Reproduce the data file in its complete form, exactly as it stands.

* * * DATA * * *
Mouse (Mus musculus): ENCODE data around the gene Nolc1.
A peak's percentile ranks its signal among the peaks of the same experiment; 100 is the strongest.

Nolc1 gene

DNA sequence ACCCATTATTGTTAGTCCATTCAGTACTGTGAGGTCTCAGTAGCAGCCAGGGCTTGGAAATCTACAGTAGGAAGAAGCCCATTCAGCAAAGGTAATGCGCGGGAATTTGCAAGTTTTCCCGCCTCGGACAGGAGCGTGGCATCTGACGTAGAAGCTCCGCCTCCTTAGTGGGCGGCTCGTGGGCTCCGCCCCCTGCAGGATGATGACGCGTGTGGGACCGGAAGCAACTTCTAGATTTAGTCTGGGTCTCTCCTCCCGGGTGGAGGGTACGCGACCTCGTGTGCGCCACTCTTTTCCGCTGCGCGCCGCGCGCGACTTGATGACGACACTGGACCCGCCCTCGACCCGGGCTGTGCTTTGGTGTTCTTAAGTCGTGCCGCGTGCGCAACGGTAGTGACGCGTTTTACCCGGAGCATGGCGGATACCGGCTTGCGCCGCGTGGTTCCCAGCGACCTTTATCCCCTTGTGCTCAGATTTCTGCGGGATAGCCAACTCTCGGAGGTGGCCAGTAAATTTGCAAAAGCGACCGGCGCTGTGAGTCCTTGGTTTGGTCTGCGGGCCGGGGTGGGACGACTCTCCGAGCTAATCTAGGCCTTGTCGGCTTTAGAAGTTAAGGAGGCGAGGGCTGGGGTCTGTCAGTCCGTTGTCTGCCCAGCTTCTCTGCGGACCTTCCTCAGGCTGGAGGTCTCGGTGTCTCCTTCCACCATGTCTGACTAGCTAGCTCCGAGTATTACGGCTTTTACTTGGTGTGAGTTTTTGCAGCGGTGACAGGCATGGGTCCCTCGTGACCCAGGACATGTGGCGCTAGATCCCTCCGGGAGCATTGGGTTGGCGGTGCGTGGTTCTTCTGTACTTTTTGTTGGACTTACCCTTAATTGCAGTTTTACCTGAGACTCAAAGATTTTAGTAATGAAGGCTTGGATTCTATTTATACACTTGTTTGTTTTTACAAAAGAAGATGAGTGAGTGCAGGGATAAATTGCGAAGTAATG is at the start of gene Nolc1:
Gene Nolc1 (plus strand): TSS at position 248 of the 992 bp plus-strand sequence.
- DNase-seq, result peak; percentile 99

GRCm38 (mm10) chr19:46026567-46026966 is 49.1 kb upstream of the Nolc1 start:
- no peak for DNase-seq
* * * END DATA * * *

Mouse (Mus musculus): ENCODE data around the gene Nolc1.
A peak's percentile ranks its signal among the peaks of the same experiment; 100 is the strongest.

Nolc1 gene

DNA sequence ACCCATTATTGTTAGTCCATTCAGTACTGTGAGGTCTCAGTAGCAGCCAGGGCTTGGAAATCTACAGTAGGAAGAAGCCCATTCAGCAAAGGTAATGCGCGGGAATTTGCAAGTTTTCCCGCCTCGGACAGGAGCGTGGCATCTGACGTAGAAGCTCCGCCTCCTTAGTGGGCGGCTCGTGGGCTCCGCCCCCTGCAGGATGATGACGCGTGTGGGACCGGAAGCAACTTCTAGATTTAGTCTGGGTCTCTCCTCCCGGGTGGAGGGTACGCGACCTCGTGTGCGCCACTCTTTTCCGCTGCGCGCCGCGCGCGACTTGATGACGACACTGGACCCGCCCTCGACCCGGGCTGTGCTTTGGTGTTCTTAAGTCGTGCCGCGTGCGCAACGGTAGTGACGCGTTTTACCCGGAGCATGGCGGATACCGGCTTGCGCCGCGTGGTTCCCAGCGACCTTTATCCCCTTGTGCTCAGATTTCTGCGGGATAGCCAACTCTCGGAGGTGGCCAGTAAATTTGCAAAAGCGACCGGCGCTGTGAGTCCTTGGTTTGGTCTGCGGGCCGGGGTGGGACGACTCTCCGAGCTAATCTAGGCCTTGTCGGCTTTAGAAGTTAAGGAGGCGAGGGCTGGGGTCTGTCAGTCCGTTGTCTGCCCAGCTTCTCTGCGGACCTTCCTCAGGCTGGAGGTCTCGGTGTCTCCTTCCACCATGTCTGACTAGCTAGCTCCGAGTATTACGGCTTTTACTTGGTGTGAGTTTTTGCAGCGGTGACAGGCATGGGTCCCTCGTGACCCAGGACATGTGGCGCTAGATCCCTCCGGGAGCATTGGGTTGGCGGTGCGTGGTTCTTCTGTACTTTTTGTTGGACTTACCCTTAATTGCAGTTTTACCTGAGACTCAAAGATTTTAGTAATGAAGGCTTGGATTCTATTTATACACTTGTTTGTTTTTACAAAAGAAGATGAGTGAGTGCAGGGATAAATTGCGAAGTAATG is at the start of gene Nolc1:
Gene Nolc1 (plus strand): TSS at position 248 of the 992 bp plus-strand sequence.
- DNase-seq, result peak; percentile 99

GRCm38 (mm10) chr19:46026567-46026966 is 49.1 kb upstream of the Nolc1 start:
- no peak for DNase-seq